Queen Victoria in the colonies: ideas, interpretations and interactions
On 9 and 10 December 2013, the Australian Centre for Indigenous History at the Australian National University in Canberra will host a symposium on Indigenous people’s ideas about and interpretations of the figure of Queen Victoria during her reign and since.
The symposium aims to examine a range of meanings and uses of the figure of Queen Victoria within colonial contexts. Her name was (and is) evoked in discourses and debates about colonial loyalty, British justice, Indigenous rights, sovereignty, protection, benevolence and the responsibility of the British government and crown to colonized peoples. We are interested in the "production" of Queen Victoria and the "performance" of relationships to her as well as through her to the British crown and government - as a means by which to interpret Indigenous and colonized people's political and intellectual engagements with the colonial conditions of their lives and situations. The symposium is designed to provide an opportunity for a rich comparative and trans-national conversation around perspectives drawn from Australia and the Pacific, Canada, New Zealand and Africa.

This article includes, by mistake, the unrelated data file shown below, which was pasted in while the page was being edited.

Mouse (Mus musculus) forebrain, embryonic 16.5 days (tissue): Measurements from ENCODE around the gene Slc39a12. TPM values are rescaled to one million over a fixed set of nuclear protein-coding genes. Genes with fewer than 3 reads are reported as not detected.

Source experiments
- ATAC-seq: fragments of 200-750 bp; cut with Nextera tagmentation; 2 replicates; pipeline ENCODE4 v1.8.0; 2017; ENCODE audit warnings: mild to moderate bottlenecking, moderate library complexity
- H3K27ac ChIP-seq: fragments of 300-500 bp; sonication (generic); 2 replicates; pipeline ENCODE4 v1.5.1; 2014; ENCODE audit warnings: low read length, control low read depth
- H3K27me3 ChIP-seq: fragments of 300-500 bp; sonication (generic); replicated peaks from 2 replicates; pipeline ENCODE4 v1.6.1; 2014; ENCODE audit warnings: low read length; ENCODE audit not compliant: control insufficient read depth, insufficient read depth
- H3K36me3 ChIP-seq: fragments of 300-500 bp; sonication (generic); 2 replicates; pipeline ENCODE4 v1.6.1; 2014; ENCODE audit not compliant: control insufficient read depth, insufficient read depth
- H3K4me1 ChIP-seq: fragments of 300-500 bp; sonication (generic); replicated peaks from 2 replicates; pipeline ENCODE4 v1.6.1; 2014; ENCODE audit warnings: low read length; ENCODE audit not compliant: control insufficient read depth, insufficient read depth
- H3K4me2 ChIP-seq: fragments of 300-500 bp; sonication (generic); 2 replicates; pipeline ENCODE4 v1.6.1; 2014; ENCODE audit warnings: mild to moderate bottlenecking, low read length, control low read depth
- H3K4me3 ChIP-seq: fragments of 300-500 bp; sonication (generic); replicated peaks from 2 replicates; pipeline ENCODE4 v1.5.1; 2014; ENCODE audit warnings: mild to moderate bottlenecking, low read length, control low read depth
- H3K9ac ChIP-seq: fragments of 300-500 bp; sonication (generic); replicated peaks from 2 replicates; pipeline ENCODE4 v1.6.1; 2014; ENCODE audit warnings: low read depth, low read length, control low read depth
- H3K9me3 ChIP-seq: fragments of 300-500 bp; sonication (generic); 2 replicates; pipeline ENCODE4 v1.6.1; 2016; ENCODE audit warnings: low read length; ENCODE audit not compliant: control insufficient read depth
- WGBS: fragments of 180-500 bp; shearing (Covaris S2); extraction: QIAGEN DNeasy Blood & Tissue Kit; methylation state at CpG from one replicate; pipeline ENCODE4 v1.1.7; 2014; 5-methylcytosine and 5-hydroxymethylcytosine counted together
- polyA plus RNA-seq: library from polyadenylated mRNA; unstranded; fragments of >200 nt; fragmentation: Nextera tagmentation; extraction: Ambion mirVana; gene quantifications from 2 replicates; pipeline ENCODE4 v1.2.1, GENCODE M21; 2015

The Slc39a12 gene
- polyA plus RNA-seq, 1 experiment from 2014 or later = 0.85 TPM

Confirmed speakers include Professor Sarah Carter (University of Alberta, Canada) and Professor Michael Belgrave (Massey University, NZ).
We are inviting expressions of interest from scholars who are interested in participating in the symposium to email Dr Maria Nugent (firstname.lastname@example.org) by 15 June 2013.
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